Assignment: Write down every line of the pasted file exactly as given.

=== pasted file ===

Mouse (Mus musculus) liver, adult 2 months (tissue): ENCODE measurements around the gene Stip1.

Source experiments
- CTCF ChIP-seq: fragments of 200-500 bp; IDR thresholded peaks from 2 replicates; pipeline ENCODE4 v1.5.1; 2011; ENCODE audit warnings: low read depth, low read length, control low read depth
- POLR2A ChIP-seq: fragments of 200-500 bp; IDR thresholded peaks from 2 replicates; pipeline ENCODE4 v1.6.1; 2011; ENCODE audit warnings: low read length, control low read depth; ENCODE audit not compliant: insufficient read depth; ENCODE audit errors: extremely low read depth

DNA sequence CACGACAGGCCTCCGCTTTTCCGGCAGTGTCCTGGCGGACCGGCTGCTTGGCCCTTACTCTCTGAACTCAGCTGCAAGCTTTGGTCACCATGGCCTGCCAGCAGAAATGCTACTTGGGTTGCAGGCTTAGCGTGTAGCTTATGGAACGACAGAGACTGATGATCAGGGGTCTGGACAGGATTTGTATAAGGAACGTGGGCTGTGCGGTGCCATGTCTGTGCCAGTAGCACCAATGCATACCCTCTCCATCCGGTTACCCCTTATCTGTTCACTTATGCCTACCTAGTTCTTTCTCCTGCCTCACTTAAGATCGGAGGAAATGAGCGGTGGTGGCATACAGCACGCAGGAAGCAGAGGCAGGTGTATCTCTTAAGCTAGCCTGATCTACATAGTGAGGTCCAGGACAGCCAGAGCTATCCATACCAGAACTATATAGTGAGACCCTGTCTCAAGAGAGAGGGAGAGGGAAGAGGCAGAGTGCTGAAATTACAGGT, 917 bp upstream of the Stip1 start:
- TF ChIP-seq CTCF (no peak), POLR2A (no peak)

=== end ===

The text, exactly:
Mouse (Mus musculus) liver, adult 2 months (tissue): ENCODE measurements around the gene Stip1.

Source experiments
- CTCF ChIP-seq: fragments of 200-500 bp; IDR thresholded peaks from 2 replicates; pipeline ENCODE4 v1.5.1; 2011; ENCODE audit warnings: low read depth, low read length, control low read depth
- POLR2A ChIP-seq: fragments of 200-500 bp; IDR thresholded peaks from 2 replicates; pipeline ENCODE4 v1.6.1; 2011; ENCODE audit warnings: low read length, control low read depth; ENCODE audit not compliant: insufficient read depth; ENCODE audit errors: extremely low read depth

DNA sequence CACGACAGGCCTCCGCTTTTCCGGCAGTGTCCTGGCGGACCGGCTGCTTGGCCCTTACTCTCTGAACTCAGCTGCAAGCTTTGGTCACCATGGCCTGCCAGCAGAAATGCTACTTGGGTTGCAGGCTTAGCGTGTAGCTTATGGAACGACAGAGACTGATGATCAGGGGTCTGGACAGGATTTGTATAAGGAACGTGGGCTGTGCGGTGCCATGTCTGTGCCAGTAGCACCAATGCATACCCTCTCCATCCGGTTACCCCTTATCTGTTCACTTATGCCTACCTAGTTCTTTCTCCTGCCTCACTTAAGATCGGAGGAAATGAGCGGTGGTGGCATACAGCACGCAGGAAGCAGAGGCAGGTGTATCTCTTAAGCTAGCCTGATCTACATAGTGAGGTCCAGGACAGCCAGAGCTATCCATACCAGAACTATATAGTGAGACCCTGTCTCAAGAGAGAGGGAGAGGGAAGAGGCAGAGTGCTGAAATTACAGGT, 917 bp upstream of the Stip1 start:
- TF ChIP-seq CTCF (no peak), POLR2A (no peak)